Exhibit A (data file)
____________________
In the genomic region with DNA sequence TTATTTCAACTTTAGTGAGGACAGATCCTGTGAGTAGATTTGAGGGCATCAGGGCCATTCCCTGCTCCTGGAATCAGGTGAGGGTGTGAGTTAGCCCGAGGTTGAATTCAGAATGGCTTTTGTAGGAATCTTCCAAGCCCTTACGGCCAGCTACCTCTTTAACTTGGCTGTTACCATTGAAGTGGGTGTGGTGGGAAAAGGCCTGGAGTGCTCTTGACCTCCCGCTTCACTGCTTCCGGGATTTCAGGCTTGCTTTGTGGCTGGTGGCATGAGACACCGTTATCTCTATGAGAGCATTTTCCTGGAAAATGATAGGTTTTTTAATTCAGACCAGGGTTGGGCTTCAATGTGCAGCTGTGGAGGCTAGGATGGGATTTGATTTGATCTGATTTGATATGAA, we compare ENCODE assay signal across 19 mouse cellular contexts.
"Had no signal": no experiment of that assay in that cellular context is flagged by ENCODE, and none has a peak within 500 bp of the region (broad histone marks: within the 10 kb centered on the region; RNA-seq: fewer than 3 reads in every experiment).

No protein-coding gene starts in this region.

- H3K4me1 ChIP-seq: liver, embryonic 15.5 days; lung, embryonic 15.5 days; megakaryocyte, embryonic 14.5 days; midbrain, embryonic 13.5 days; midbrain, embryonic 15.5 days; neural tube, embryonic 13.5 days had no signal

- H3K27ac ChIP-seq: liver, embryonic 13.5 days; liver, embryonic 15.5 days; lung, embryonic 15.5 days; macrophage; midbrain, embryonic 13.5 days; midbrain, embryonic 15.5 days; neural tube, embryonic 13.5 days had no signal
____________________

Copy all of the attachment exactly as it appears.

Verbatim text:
In the genomic region with DNA sequence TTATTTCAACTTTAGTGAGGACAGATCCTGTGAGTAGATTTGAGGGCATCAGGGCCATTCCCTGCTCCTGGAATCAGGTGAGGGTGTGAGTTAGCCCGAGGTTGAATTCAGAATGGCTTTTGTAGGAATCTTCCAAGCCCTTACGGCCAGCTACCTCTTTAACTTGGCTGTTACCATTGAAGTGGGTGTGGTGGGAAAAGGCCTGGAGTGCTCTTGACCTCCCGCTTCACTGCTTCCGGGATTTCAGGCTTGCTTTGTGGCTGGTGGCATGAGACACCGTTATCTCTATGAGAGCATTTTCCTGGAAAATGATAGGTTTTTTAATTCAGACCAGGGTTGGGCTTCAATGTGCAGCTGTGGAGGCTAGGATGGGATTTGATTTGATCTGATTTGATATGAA, we compare ENCODE assay signal across 19 mouse cellular contexts.
"Had no signal": no experiment of that assay in that cellular context is flagged by ENCODE, and none has a peak within 500 bp of the region (broad histone marks: within the 10 kb centered on the region; RNA-seq: fewer than 3 reads in every experiment).

No protein-coding gene starts in this region.

- H3K4me1 ChIP-seq: liver, embryonic 15.5 days; lung, embryonic 15.5 days; megakaryocyte, embryonic 14.5 days; midbrain, embryonic 13.5 days; midbrain, embryonic 15.5 days; neural tube, embryonic 13.5 days had no signal

- H3K27ac ChIP-seq: liver, embryonic 13.5 days; liver, embryonic 15.5 days; lung, embryonic 15.5 days; macrophage; midbrain, embryonic 13.5 days; midbrain, embryonic 15.5 days; neural tube, embryonic 13.5 days had no signal